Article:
Kentucky Doctor Pays U.S. $349,860 to Settle False Claims Act Allegations
Allegedly Double-Billed Medicare for Infusing Arthritis Drug
WASHINGTON –Louisville, Ky., physician Dr. Steven H. Stern and his practice, Kentuckiana Center for Better Bone and Joint Health PLLC (KCB) have agreed to pay $349,860 to settle allegations of overbilling Medicare, the Justice Department announced today.
The complaint, initially brought by a former employee of KCB, alleges that Stern and KCB falsely billed Medicare for infusing Infliximab, a drug used to treat rheumatoid arthritis. Specifically, the complaint alleges that Stern and KCB were splitting vials of Infliximab across multiple patients, then billing Medicare as if a whole vial was used for each patient. The complaint alleges that this practice resulted in the submission of fraudulent claims. The alleged overbilling covered a three-year period from December 2003 through December 2006.
“Physicians and other providers who overbill Medicare defraud the government and drive up the cost of health care for us all,” said Tony West, Assistant Attorney General for the Civil Division of the Department of Justice. “Recovering taxpayer dollars lost to fraud helps keep strong those critical public health care programs so many people depend on.”
“This case illustrates the importance and value of whistleblower lawsuits under the False Claims Act, said David J. Hale, U.S. Attorney for the Western District of Kentucky. “Because this employee stepped forward to report suspected double-billing of Medicare, we have been able to stop a practice that we believe was costing taxpayers hundreds of thousands of dollars. Pursuing health care and Medicare fraud is a priority of my Office and the Department of Justice. We will continue to work with the Department of Health and Human Services and the public to ensure that fraudulent claims are investigated and those responsible are required to pay.”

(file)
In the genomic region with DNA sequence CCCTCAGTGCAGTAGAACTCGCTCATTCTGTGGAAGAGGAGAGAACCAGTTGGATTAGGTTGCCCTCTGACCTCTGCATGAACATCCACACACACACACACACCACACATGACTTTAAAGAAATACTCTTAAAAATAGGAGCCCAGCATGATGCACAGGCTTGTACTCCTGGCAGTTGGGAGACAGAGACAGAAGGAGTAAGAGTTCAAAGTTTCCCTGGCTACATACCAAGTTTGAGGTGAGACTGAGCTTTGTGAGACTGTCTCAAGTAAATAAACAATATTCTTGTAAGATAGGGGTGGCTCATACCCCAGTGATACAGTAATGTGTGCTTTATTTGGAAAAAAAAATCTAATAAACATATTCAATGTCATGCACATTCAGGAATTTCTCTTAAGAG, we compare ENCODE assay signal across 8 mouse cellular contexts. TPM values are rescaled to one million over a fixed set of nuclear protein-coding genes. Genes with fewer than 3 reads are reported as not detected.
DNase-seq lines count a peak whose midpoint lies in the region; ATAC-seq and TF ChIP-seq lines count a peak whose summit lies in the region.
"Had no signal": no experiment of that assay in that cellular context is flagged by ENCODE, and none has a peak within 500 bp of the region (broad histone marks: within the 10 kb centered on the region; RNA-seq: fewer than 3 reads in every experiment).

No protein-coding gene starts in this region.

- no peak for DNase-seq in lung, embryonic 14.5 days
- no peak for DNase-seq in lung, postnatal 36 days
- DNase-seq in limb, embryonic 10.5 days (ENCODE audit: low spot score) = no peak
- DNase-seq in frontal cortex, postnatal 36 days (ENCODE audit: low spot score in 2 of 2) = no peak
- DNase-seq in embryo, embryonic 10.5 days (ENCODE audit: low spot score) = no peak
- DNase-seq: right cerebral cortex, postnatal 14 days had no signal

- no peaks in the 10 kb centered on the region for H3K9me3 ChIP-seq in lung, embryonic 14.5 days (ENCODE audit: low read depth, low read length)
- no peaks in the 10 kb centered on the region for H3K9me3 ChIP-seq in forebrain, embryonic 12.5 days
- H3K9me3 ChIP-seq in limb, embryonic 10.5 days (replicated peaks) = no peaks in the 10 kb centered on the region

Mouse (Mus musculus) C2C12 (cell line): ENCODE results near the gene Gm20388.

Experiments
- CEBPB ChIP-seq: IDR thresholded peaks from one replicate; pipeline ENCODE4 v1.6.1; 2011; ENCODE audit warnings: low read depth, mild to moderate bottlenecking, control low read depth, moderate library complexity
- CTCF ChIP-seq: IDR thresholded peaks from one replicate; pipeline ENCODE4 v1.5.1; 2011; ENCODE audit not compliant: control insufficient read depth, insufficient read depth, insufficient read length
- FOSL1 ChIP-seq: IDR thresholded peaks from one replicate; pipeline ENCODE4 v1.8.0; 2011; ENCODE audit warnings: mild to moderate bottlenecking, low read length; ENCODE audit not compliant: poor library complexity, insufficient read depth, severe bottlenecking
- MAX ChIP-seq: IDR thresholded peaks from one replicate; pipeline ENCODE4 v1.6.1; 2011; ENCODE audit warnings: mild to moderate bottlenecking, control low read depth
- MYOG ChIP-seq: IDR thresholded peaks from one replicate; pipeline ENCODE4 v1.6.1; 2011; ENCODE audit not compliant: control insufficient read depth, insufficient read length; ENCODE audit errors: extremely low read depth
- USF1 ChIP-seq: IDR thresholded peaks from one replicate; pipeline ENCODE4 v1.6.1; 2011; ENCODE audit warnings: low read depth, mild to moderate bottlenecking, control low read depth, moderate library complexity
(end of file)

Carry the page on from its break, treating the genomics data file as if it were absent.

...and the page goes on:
“Overbilling Medicare - as the government alleged in this case - is no more to be tolerated than pick pocketing taxpayers’ wallets,” said Derrick L. Jackson, Special Agent in Charge of the Atlanta Region for the Office of Inspector General of the Department of Health and Human Services. “Along with our law enforcement partners we will bring justice to those who see government health programs as nothing more than personal piggy banks.”
In addition, Stern and KCB will pay attorney’s fees, costs and expenses of former KCB employee Suzette L. Sewell-Scheuremann for filing the civil qui tam complaint on behalf of the United States. As a relator (whistle-blower) Sewell-Scheuremann will receive a payment of $70,000 as a relator’s share.
The investigation was conducted by Assistant U.S. Attorney L. Jay Gilbert of the Western District of Kentucky, and J. Jennifer Koh of the Justice Department’s Commercial Litigation Branch. This case was investigated by the Office of Inspector General of the Department of Health and Human Services and AdvanceMed Corporation, Medicare’s Program Safeguard Contractor for Kentucky.